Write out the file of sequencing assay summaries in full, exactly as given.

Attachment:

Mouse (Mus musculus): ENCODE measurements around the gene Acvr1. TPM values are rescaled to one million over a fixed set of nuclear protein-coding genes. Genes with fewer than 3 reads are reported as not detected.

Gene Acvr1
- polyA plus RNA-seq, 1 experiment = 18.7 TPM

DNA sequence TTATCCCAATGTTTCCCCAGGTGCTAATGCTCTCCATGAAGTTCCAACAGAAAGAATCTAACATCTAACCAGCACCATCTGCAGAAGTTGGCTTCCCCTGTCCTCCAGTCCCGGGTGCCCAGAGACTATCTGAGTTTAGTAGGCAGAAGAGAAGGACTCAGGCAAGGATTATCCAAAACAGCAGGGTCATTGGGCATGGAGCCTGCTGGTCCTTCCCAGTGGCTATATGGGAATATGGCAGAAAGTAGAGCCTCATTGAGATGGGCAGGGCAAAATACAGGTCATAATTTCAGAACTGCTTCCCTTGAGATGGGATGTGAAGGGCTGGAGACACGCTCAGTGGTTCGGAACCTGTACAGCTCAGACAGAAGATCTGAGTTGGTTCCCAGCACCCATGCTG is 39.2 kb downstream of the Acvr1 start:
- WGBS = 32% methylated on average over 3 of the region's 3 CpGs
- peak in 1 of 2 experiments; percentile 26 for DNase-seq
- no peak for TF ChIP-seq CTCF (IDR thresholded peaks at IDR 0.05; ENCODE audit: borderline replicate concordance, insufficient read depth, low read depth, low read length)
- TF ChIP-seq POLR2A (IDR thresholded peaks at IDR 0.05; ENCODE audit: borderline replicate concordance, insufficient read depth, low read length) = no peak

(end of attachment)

Mouse (Mus musculus): ENCODE measurements around the gene Acvr1. TPM values are rescaled to one million over a fixed set of nuclear protein-coding genes. Genes with fewer than 3 reads are reported as not detected.

Gene Acvr1
- polyA plus RNA-seq, 1 experiment = 18.7 TPM

DNA sequence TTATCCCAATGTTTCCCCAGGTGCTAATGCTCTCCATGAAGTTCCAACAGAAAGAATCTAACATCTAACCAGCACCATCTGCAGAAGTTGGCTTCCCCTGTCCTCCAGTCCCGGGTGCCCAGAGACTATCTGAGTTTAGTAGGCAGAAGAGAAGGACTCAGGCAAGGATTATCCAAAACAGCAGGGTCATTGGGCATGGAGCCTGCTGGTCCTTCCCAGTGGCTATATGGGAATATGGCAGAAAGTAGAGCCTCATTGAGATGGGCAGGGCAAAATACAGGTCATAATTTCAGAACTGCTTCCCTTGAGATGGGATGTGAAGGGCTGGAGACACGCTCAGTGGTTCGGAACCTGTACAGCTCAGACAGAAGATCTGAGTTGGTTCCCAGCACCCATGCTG is 39.2 kb downstream of the Acvr1 start:
- WGBS = 32% methylated on average over 3 of the region's 3 CpGs
- peak in 1 of 2 experiments; percentile 26 for DNase-seq
- no peak for TF ChIP-seq CTCF (IDR thresholded peaks at IDR 0.05; ENCODE audit: borderline replicate concordance, insufficient read depth, low read depth, low read length)
- TF ChIP-seq POLR2A (IDR thresholded peaks at IDR 0.05; ENCODE audit: borderline replicate concordance, insufficient read depth, low read length) = no peak